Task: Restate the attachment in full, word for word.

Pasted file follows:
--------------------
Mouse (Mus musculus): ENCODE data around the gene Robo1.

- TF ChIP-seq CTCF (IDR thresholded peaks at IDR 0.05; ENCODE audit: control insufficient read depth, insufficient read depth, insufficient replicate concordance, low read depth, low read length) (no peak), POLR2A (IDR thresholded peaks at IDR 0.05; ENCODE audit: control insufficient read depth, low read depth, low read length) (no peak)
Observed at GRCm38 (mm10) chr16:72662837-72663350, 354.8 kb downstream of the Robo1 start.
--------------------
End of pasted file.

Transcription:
Mouse (Mus musculus): ENCODE data around the gene Robo1.

- TF ChIP-seq CTCF (IDR thresholded peaks at IDR 0.05; ENCODE audit: control insufficient read depth, insufficient read depth, insufficient replicate concordance, low read depth, low read length) (no peak), POLR2A (IDR thresholded peaks at IDR 0.05; ENCODE audit: control insufficient read depth, low read depth, low read length) (no peak)
Observed at GRCm38 (mm10) chr16:72662837-72663350, 354.8 kb downstream of the Robo1 start.